A Ballarat woman who fatally hit an elderly man while driving with drugs in her system has avoided a jail term.
Heidi O'Neill struck 78-year-old Winton Wells as he crossed Sturt Street on May 9, 2018.
O'Neill, 37, had taken methylamphetamine the night before to help ease the pain caused by an autoimmune disease and it was still in her system when the crash happened.
Mr Wells died in hospital 20 days later.
O'Neill told police she had not seen him on the road and felt like he 'simply appeared'.
The 37-year-old op shop manager avoided a jail term in the County Court of Victoria on Monday, after pleading guilty to dangerous driving causing death and also admitting to drug driving.
There is no evidence drugs or speed contributed to the crash and the prosecution case relied on O'Neill's failure to keep a 'safe and proper lookout'.
Judge Liz Gaynor handed O'Neill a two-year community correction order, also ordering she perform 200 hours of unpaid work and not drive for 18 months.
Mr Wells' widow, Norma, said life without her husband of 59 years was "excruciating".
"I just get so lonely at night. Every sound is amplified. It's just so frightening. For the first time in my life I am alone in a house," she told the court in a statement.
The court heard the couple had not children and had 'totally relied on each other'.
Judge Gaynor said Norma no longer felt personally safe and worried something would go wrong when she was driving a car.
Mr Wells did not use a pedestrian crossing and walked into oncoming traffic crossing the road on the way back from an optometrist's appointment, before he was hit in the right hand lane.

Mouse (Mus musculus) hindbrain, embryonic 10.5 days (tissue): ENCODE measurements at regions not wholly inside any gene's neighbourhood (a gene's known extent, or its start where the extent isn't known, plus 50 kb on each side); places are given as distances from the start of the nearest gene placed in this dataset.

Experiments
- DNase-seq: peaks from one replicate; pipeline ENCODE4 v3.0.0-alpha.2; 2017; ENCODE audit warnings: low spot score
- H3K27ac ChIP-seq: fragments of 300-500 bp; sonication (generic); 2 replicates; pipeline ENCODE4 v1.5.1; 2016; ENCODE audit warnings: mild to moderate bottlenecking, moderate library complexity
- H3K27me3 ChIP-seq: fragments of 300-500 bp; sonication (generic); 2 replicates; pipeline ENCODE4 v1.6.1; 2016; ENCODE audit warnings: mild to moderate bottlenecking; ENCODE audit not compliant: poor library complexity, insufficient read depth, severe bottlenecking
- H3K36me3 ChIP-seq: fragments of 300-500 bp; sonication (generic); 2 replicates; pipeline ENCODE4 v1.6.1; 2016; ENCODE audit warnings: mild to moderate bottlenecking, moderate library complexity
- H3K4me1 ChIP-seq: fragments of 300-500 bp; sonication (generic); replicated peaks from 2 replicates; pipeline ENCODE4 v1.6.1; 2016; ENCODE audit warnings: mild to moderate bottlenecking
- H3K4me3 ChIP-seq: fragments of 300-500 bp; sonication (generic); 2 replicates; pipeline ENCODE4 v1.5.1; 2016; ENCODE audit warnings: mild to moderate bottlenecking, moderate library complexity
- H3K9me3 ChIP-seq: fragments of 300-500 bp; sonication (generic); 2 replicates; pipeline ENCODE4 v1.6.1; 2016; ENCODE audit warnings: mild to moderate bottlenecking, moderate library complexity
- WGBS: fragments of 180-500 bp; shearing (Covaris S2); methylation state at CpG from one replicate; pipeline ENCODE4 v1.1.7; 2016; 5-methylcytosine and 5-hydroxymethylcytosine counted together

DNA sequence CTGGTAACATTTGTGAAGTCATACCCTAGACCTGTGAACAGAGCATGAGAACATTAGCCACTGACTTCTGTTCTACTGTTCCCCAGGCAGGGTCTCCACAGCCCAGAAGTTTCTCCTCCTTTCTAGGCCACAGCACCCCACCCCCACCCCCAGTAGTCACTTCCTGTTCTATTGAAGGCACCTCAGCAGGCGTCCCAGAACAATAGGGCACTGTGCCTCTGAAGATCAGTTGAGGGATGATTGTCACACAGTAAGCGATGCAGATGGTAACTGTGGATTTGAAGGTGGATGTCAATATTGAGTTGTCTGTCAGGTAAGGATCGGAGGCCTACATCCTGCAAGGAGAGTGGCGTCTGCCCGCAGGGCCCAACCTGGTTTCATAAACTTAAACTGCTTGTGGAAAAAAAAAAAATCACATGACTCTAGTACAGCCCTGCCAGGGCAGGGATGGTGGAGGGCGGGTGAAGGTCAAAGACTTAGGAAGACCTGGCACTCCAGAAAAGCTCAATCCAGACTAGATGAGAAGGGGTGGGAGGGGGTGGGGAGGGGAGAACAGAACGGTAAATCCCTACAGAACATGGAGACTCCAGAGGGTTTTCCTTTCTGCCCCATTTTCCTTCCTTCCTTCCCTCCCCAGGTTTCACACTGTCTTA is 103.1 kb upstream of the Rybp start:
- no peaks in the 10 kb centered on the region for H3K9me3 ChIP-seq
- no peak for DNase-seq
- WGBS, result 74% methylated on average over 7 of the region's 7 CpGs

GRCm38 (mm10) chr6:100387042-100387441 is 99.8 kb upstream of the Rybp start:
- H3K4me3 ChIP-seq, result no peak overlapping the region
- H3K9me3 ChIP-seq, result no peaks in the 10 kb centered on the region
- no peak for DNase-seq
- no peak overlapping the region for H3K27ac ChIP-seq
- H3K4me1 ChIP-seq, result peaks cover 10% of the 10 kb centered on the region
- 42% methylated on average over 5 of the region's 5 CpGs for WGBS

Your psychological suffering in relation to this offending has been extreme.Judge Liz Gaynor
O'Neill was remorseful and had stopped using illicit drugs to manage her chronic Lupus pain since the crash, Judge Gaynor said.
She had also developed post-traumatic stress disorder, tried to take her own life and remained 'depressed and anxious'.
"Your psychological suffering in relation to this offending has been extreme," Judge Gaynor said.
"You were not in a hurry, you were not speeding, Mr Wells stepped onto Sturt Street into oncoming traffic. The charge is on basis of you failing to keep a proper outlook.
"Immediately after the accident you stopped, you ran to Mr Wells, you screamed out to others to call for help, you attended to bleeding of his head wound and you stopped others from moving him from where he was as you have had some training in emergency situations and knew this could cause him further injury.
"You were fully cooperative with police and expressed remorse in your record of interview."
Judge Gaynor said O'Neill avoided a term of imprisonment because her moral culpability was low and her offending did not have aggravating features such as speeding.
"I am satisfied you have excellent prospects of rehabilitation and do not pose any danger to the community," she said.
"Whilst general deterrence is an important principle in sentencing in cases of this kind, due to the low moral culpability and the low level of seriousness when compared to other possible scenarios for this type of offence, I should place you on a community corrections order."
Judge Gaynor indication O'Neill would have been sentenced to six months imprisonment had she not pleaded guilty.
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- Australian Associated Press, with Rochelle Kirkham
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